A few steps are all it takes to make your Ramadan fasting healthier!

Fasting during Ramadan carries a high risk of dehydration as food and drink are limited to before sunrise and after sunset. Furthermore, as fasting individuals are encouraged to wake up very early to have their Sahur/Suhoor (or pre-dawn meal), sleep deprivation and dehydration can lead to headaches.

“Healthy fasting is possible if you consume the right foods and in the right quantity,” advises the Department of ​Dietetics from Singapore General Hospital (SGH), a member of the SingHealth​ group.

4 Easy tips for healthier Ramadan fasting

1. Don't skip sahur/suhoor (pre-dawn meal)

As the saying goes, ‘breakfast is the most important meal of the day’. And during Ramadan, it becomes even more important!

Although skipping sahur/suhoor to have uninterrupted sleep may sound appealing, you shouldn’t.

Skipping sahur/suhoor prolongs the fasting period as your body will need to rely on the previous meal to provide you with all the nutrients and energy until Iftar (break fast). Due to the longer hours of fasting, you are more likely to feel dehydrated and tired during the day.

Furthermore, skipping sahur/suhoor also encourages overeating during Iftar (dinner) which can cause unhealthy weight gain.

2. Don't overeat during Iftar (dinner/break fast)

Just as it is not advisable to skip sahur/suhoor, overeating when it is time to break the fast can harm your body.

Iftar (dinner/break fast) should be a well-balanced, nutritious meal and not a feast! Overeating and excessive consumption of high-fat foods in particular may result in indigestion and weight gain. 

Slow down and enjoy each mouthful of your food.

3. Avoid eating fried foods, salty foods and high-sugar foods

It is not uncommon for fasting individuals to reward themselves with rich, greasy, fried and sugary dishes come meal time. While these foods make you feel good in the short run, they can make fasting the next day more difficult.

Aside from the unhealthy weight gain, consuming fatty and sugary foods also cause sluggishness and fatigue. In addition, you should limit your intake of salt, especially during sahur/suhoor (pre-dawn meal), as this increases thirst.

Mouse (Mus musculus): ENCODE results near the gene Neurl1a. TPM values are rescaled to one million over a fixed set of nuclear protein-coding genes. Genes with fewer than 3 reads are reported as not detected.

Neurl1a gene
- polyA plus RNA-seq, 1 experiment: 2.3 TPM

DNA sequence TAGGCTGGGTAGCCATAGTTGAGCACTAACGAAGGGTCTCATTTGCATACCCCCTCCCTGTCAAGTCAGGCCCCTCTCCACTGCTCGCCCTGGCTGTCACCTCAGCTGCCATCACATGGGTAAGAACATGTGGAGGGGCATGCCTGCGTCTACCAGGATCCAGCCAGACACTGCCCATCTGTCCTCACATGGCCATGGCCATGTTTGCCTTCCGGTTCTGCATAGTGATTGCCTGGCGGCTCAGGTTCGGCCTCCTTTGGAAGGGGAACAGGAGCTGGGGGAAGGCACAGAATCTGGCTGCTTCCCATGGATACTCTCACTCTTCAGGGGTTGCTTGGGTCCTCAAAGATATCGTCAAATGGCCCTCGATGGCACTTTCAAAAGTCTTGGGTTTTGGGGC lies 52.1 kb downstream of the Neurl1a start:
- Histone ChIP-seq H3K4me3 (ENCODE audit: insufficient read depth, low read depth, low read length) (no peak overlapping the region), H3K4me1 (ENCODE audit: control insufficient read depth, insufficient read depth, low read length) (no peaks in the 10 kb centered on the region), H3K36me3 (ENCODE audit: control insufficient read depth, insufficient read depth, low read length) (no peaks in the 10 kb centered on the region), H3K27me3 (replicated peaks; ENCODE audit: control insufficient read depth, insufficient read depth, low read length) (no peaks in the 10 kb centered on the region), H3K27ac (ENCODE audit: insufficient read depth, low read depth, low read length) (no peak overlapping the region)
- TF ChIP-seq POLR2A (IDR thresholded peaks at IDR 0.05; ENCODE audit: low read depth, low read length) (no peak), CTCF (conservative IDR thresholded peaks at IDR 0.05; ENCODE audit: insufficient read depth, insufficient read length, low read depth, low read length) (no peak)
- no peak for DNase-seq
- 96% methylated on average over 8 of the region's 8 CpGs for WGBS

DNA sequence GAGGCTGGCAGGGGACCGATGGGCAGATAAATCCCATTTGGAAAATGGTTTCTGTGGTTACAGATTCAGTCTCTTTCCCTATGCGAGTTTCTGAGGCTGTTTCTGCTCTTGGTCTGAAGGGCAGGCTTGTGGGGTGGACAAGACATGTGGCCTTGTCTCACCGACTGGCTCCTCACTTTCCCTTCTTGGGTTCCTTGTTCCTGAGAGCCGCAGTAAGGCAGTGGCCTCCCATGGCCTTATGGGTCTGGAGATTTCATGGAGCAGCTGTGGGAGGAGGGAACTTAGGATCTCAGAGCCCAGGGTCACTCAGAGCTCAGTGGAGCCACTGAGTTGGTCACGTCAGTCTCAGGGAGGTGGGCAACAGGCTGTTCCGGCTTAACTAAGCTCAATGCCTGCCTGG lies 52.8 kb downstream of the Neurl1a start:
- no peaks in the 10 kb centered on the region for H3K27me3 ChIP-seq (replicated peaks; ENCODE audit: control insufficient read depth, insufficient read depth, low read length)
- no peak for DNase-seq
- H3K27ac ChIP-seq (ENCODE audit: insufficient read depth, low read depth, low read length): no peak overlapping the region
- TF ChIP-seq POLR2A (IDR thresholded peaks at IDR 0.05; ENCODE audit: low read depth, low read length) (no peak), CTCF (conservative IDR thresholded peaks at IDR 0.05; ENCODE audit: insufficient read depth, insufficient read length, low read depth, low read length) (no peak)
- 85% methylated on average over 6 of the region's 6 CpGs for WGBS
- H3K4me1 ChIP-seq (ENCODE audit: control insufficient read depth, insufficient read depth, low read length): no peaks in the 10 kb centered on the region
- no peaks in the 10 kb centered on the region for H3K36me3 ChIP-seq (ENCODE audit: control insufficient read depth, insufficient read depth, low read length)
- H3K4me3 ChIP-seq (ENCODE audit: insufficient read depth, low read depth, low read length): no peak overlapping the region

Instead, try incorporating foods from all the major food groups including fruit and vegetables, rice and alternatives, as well meat and alternatives. Consuming fibre-rich foods during Ramadan is also ideal as they are digested slower than processed foods so you feel full longer.

4. Drink as much water as possible

Drinking as much water as possible between Iftar (dinner/break fast) and sahur/suhoor (pre-dawn meal) reduces your risk of dehydration during fasting.

Make every effort to drink at least 8 glasses of fluids daily before dawn and after sundown. Fluids include juices, milk, beverages and soups but water is the best choice. Ideally, you should also cut down on caffeinated drinks like coffee, tea and colas as these have a diuretic effect and promotes fluid loss.

A well-balanced diet is key to healthy fasting during Ramadan. Read pages 2 and 3 for the ideal foods to eat during Iftar (dinner) and sahur/suhoor​ (pre-dawn meal).

Ref: S13

Check out more Ramadan-related health articles:

Best Foods to Eat for Suhoor (pre-dawn meal)

Best Foods to Eat for Iftar (dinner/break fast meal)

Taking Medication During Ramadan Fasting: What to Do

Ramadan for Diabetics: 10 Tips for Safer Fasting

Exercising During Ramadan: How to Do It Safely